De Gruyter (2020) h/b 306pp £91 (ISBN 9783110668100)

P. has been a leading figure in the study of ancient Greek and Roman music for half a century. His contributions to scholarship in the area notably include his collaboration with the late Martin West to produce the superbly detailed and comprehensive Documents of Ancient Greek Music (OUP 2001). Since then, he has continued (now in his late 80s) to be admirably active presenting at conferences and producing articles for publication: this volume represents a collection of the latter, of which all but four have been published, from the years 2009 to 2019, a successor to a previous collection published in 2009 (mistakenly described in the book’s error-ridden preface as including ‘a list of the publications of Egert Pöhlmann until 2019’).

The collected papers are a mixed bag that do not justify the volume’s enticing title (let alone eye-wateringly high price), which will lead some to expect a fairly compreh­ensive or systematic account of ancient music—even beyond that of Greece and Rome—from early times through to late antiquity. Instead, the volume consists mainly of technical discussions of specific areas of concern for ancient Greek and Roman musical history and theory, most of which presuppose a close familiarity with those subjects; this is not a book for the general reader. While the discussions are of interest to those already working within the field, scholars will already have seen or heard several of the papers collected and have access to them online or in print. It would have made sense, therefore, for the publication of this volume to be used as a chance to bring the scholarship up to date, since in some areas of this fast-moving and increasingly pop­ular academic field recent publications have already changed the picture consid­erably.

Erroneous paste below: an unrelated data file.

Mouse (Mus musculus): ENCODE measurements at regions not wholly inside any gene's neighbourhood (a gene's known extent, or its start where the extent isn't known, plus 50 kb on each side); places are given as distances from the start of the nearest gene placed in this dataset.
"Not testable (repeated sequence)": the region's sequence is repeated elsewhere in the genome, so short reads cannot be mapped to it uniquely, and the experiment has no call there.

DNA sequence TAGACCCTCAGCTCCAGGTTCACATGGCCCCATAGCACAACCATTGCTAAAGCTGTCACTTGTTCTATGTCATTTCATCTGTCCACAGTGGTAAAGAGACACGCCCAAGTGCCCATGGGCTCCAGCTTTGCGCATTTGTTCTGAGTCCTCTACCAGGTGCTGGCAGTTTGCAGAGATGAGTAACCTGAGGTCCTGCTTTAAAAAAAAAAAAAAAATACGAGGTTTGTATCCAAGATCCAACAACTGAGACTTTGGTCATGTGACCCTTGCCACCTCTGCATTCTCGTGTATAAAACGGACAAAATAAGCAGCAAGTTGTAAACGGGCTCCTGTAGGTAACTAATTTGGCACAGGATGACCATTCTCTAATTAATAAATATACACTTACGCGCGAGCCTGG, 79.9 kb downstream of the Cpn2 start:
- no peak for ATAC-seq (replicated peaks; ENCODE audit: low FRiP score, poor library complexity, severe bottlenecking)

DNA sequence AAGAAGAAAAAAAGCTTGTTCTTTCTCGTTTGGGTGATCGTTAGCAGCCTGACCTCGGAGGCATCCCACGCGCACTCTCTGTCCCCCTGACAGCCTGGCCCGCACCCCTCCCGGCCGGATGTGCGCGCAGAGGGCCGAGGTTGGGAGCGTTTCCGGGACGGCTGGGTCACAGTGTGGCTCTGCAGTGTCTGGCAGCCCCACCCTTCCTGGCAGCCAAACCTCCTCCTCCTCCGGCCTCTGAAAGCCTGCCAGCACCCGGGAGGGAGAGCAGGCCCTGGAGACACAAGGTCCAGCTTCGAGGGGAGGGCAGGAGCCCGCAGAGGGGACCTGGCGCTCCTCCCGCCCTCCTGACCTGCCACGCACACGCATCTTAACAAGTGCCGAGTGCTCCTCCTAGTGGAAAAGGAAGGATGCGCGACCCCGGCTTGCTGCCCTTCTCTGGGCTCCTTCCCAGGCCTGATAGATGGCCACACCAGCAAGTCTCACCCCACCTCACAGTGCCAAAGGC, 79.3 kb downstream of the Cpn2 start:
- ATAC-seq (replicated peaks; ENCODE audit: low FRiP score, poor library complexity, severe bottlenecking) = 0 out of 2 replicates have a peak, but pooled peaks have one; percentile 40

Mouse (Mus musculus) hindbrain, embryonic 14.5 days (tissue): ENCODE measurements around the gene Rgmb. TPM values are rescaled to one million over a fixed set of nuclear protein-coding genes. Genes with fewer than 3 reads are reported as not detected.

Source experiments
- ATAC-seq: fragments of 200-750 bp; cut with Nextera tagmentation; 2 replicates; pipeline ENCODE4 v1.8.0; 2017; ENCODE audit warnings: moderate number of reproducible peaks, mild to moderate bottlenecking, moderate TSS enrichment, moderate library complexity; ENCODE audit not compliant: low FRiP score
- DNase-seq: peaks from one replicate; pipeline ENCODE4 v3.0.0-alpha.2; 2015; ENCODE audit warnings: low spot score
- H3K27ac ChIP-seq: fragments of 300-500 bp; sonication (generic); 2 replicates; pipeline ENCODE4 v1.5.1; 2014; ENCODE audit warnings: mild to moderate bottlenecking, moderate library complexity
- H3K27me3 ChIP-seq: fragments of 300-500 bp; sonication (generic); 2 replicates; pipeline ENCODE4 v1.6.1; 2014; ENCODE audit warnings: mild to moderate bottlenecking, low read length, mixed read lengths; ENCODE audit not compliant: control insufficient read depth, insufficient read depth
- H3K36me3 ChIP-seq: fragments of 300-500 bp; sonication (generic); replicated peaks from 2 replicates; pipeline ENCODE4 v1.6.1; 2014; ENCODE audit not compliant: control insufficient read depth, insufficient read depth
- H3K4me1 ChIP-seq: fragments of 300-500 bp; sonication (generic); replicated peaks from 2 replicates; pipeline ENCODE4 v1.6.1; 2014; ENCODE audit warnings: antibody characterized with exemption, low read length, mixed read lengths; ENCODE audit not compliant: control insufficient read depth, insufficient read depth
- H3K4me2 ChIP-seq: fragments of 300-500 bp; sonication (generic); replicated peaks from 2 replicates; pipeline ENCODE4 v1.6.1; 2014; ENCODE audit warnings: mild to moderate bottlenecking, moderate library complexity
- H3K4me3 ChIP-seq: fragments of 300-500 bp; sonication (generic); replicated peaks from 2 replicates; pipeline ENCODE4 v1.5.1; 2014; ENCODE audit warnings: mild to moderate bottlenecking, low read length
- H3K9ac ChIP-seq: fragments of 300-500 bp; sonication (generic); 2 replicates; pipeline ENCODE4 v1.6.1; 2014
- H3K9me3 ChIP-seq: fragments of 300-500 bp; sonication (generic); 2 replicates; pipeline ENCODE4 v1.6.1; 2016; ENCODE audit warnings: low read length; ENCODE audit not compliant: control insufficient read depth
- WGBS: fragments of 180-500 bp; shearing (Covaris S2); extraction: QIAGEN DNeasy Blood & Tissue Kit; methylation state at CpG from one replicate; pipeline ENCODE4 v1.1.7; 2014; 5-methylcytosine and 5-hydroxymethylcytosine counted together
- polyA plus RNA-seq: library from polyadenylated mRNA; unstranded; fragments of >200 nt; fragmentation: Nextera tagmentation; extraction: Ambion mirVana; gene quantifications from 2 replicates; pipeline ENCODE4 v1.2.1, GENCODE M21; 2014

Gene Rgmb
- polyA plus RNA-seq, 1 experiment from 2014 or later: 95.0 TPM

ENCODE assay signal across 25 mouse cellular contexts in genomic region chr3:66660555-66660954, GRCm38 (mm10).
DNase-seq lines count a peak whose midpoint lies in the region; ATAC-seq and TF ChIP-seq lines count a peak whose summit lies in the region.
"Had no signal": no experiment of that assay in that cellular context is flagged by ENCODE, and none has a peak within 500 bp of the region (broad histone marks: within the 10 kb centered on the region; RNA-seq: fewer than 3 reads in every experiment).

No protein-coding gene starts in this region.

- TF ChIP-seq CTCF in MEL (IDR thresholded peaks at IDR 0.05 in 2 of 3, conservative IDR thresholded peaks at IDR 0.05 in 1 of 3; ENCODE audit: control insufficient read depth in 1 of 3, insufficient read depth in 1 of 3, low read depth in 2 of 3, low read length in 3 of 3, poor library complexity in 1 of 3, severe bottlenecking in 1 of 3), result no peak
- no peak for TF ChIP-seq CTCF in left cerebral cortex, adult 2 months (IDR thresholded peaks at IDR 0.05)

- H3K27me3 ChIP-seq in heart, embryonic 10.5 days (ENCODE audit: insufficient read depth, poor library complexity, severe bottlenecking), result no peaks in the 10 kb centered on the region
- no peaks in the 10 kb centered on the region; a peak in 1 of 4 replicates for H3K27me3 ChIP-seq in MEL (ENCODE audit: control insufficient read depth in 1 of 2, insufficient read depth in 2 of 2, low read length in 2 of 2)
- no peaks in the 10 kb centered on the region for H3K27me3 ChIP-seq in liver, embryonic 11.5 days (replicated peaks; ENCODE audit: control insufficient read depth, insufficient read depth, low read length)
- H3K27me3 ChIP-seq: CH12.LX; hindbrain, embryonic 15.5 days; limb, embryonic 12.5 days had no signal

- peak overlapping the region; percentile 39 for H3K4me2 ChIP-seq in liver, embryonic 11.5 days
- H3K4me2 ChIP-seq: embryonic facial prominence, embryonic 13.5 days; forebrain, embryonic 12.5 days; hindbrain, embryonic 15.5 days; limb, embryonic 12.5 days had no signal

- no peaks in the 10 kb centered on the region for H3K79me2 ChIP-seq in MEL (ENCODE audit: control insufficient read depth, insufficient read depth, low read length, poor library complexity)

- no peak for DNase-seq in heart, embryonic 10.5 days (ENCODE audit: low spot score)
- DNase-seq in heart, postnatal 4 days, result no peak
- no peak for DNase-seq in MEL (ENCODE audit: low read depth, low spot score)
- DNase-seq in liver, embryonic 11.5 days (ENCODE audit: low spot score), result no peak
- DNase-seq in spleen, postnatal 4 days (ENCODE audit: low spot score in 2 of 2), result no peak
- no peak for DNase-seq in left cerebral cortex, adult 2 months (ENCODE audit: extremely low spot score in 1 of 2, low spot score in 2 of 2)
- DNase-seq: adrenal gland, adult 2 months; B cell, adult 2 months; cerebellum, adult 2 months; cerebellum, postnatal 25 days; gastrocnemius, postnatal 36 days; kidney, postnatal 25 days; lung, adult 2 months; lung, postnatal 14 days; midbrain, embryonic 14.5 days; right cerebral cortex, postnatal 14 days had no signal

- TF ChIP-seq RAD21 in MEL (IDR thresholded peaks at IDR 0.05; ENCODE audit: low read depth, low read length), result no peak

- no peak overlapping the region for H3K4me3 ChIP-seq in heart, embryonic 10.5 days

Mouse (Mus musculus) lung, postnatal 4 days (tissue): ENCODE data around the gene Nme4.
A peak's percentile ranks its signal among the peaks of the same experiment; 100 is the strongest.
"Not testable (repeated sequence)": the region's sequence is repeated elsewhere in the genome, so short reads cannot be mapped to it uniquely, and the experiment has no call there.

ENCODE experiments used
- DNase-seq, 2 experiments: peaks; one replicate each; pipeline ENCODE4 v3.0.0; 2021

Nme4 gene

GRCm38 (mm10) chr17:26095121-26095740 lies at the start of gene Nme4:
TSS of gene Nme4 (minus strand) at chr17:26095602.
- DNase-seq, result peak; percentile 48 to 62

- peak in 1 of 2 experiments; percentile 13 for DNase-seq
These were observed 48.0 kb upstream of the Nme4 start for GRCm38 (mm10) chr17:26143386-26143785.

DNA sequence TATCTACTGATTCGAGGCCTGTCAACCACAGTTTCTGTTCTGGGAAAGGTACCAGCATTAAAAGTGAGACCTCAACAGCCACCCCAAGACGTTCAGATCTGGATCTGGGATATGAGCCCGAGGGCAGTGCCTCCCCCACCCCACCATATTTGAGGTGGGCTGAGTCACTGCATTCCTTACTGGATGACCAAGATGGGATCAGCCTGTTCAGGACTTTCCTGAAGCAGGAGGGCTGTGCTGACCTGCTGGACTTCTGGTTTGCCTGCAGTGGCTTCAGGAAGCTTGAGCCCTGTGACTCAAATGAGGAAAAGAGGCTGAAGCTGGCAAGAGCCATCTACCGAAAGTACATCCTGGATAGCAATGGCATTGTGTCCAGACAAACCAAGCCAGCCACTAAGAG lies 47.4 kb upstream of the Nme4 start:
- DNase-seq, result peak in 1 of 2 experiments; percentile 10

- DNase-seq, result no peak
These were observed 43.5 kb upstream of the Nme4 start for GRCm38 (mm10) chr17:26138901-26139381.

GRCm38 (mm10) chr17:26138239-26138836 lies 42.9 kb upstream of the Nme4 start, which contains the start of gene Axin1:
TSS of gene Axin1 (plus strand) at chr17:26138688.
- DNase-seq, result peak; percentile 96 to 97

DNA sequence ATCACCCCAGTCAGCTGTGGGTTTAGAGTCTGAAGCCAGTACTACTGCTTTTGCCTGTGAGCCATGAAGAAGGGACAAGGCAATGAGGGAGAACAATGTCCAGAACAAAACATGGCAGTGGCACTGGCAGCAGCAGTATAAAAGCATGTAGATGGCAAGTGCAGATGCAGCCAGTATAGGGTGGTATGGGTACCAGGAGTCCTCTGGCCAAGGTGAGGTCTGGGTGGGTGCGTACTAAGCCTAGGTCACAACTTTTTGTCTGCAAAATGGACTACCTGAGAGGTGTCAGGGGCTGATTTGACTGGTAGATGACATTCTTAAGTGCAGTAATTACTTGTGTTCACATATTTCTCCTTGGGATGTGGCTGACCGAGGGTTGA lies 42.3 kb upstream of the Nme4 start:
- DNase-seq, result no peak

Unfortunately that opportunity has not been taken, and papers that were already pub­lished are printed here unchanged. The consequence is that there are some notable omissions, the most important of which, in my view, is that of Tosca Lynch’s brilliant demonstration in 2017 (since published in Greek and Roman Musical Studies 2018) that the strobilos mentioned by Pherecrates was a modulating key used by kitharists such as Phrynis and Timotheus to enable them to change their strings’ tunings into different modes. Whether or not P. accepts the arg­ument (he attended the confer­ence, as I did, where it was first presented), it is a great shame that it goes unmentioned. As a result, his chapter on the issue, which concludes ‘while appreciating the ingenious pun on στρόβιλοϛ (‘screw­bolt’), we must not worry about the alleged twelve strings of Melanippides, Phrynis and Timotheus’, comes across as sadly inadequate. Similarly unfort­unate is the failure to take into account, in a chapter on Pindar’s 12th Pythian Ode, the compelling arguments about that ode’s musical structure that were made by Tom Phillips in Classical Quarterly (2013). Connecting scholarly study to how the music actually sounded, and offering a comprehensible account of the kinds of effect it may have had on listeners in practice, are not among the author’s interests, despite the important advances that have been made in those areas in recent years.

Out of the fifteen chapters, one is in German (Antike Bildersprache im Kirchenlied). The other fourteen, in English, are riddled with unacceptable solec­isms, errors of idiom, spelling mistakes, inconsistencies, and stylistic flaws. In the very first paragraph we read: ‘Therefore, even late [sic] musicologists know many details about succesful [sic] melodies of past times, especially the author of De Musica, attributed to Plutarch, together with his sources, as we shall see.’ Incorrectly formed or spelled words abound: ‘exemples’, ‘libertin’, ‘devel­opped’,’phaenomenon’, ‘Pyrrhichic’, ‘jambic’, ‘roman’, ‘greek’, ‘parallell’, ‘solistic’, ‘immediatly’, ‘lycurgeian’. The spellings ‘Aristoxenos’ and ‘Aristox­enus’ are found within the same paragraph, ‘Timotheus’ and ‘Timotheos’ in the same sentence; also, more forgivably, ‘D’Angour’ and ‘d’Angour’. ‘Auloi’ jostles with ‘aulos’, ‘cithara’ with ‘kithara’. One chapter is actually entitled ‘The Regain [sic] of Ancient Greek Music and the contribution of Papyrology’. The publisher has done this distinguished scholar a grave disservice by not passing the text to a qualified English-speaker for rigorous copy-editing. 

At the end of the volume is printed a selection of beautiful images, many in colour, showing ancient artefacts, papyri, and manuscripts relating to Greek and Roman musical history. The precious objects in marble and fragments of papyrus with ancient musical notation are a reminder of the invaluable scholar­ship that P. has brought to bear on elucidating such challenging and problematic texts for the benefit of students of the music of classical antiquity. Despite the shortcomings of this book, no one with an interest in ancient music can fail to admire and commend the decades of painstaking study and scholarly acumen that this collection of P.’s most recent papers demonstrates and celebrates.

Armand D’Angour
Jesus College, Oxford